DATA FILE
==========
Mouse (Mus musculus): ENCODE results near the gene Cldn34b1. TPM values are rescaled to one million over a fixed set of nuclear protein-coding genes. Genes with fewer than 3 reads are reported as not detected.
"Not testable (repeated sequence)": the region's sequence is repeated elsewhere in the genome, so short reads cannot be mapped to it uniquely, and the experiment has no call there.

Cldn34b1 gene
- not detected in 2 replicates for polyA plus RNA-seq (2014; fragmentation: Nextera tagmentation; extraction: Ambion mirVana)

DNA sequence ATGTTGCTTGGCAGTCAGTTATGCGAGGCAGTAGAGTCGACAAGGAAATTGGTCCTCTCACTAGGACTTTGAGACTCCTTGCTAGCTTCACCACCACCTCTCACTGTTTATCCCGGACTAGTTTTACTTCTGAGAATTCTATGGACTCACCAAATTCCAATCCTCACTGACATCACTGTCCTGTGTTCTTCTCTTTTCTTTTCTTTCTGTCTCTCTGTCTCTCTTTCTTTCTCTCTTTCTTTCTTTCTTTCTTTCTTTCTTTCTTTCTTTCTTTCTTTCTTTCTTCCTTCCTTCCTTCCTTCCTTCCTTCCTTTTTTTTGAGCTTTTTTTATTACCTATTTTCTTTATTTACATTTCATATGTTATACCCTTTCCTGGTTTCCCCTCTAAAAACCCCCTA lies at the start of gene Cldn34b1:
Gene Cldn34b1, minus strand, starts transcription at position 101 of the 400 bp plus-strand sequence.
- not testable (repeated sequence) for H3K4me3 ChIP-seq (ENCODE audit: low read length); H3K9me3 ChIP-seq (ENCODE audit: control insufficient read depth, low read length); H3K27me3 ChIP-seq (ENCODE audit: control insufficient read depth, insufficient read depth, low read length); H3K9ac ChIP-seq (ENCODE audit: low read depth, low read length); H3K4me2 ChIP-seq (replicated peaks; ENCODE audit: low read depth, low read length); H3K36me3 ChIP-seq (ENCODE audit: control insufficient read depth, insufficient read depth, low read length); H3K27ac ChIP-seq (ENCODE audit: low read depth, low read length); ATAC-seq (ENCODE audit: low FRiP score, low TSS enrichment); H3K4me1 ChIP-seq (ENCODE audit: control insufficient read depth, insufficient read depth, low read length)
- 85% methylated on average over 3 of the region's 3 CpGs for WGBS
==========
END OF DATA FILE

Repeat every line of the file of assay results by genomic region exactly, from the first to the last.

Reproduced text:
Mouse (Mus musculus): ENCODE results near the gene Cldn34b1. TPM values are rescaled to one million over a fixed set of nuclear protein-coding genes. Genes with fewer than 3 reads are reported as not detected.
"Not testable (repeated sequence)": the region's sequence is repeated elsewhere in the genome, so short reads cannot be mapped to it uniquely, and the experiment has no call there.

Cldn34b1 gene
- not detected in 2 replicates for polyA plus RNA-seq (2014; fragmentation: Nextera tagmentation; extraction: Ambion mirVana)

DNA sequence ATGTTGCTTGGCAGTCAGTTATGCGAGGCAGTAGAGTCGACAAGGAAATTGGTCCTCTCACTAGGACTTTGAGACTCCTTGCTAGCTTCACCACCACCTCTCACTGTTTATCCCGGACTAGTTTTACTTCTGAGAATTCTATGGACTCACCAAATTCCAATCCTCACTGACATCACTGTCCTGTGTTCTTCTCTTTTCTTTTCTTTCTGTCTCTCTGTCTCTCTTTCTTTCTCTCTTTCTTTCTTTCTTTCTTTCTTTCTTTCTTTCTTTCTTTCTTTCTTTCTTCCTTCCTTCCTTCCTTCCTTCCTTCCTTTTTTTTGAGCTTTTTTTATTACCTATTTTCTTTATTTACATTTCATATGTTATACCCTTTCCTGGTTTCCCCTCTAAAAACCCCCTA lies at the start of gene Cldn34b1:
Gene Cldn34b1, minus strand, starts transcription at position 101 of the 400 bp plus-strand sequence.
- not testable (repeated sequence) for H3K4me3 ChIP-seq (ENCODE audit: low read length); H3K9me3 ChIP-seq (ENCODE audit: control insufficient read depth, low read length); H3K27me3 ChIP-seq (ENCODE audit: control insufficient read depth, insufficient read depth, low read length); H3K9ac ChIP-seq (ENCODE audit: low read depth, low read length); H3K4me2 ChIP-seq (replicated peaks; ENCODE audit: low read depth, low read length); H3K36me3 ChIP-seq (ENCODE audit: control insufficient read depth, insufficient read depth, low read length); H3K27ac ChIP-seq (ENCODE audit: low read depth, low read length); ATAC-seq (ENCODE audit: low FRiP score, low TSS enrichment); H3K4me1 ChIP-seq (ENCODE audit: control insufficient read depth, insufficient read depth, low read length)
- 85% methylated on average over 3 of the region's 3 CpGs for WGBS